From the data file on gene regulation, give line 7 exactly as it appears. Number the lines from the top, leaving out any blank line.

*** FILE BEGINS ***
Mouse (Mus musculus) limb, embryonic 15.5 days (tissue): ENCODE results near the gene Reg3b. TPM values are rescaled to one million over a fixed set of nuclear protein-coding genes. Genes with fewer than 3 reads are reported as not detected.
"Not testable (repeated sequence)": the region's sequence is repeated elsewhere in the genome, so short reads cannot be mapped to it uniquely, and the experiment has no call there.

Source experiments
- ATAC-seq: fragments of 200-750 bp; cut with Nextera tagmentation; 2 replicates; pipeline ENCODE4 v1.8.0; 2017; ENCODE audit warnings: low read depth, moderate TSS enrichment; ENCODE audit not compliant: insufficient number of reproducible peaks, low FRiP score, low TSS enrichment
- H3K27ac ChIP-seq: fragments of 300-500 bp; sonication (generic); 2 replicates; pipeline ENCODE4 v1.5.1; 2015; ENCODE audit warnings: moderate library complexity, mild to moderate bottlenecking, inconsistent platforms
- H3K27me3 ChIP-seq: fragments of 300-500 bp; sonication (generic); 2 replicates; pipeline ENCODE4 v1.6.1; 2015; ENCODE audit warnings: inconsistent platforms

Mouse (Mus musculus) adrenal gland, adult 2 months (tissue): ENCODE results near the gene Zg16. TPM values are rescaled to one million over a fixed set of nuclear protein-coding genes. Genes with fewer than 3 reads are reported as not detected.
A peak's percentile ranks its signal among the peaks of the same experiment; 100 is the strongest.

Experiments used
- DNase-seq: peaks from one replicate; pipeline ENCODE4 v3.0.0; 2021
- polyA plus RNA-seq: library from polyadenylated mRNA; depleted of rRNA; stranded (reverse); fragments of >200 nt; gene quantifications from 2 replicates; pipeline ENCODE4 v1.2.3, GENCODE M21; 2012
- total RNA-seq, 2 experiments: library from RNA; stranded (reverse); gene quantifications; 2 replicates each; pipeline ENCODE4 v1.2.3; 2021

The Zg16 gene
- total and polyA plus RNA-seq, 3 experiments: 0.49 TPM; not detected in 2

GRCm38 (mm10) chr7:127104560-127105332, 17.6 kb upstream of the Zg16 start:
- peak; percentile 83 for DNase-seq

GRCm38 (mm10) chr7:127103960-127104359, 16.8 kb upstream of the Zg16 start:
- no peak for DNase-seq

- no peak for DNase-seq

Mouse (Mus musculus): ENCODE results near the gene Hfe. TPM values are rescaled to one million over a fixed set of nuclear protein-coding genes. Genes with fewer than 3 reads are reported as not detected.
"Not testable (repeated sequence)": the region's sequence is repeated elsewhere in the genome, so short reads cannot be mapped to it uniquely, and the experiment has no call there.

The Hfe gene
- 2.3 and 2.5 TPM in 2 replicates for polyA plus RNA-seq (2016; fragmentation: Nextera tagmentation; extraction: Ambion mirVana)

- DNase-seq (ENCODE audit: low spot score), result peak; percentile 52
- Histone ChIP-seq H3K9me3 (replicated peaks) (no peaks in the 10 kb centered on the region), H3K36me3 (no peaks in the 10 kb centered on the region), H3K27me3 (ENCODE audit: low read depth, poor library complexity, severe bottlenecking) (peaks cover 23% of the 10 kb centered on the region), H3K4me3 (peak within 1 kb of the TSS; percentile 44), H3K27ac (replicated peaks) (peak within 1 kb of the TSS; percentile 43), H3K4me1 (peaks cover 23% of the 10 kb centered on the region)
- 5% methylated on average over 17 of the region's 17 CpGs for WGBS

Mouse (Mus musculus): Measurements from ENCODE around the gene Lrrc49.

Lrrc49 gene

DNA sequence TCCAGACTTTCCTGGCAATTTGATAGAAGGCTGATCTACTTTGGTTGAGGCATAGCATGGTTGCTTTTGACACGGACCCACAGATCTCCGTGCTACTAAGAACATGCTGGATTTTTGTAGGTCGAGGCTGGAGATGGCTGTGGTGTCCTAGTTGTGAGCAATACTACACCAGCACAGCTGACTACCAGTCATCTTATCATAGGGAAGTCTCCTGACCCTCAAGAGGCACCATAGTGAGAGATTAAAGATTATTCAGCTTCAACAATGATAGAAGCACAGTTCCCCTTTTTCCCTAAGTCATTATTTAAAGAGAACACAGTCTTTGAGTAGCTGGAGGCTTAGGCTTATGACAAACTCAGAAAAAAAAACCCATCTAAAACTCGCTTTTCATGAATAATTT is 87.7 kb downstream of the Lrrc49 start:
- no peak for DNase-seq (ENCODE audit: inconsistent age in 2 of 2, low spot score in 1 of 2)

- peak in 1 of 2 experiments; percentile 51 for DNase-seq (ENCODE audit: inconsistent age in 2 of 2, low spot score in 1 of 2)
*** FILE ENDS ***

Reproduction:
Mouse (Mus musculus) adrenal gland, adult 2 months (tissue): ENCODE results near the gene Zg16. TPM values are rescaled to one million over a fixed set of nuclear protein-coding genes. Genes with fewer than 3 reads are reported as not detected.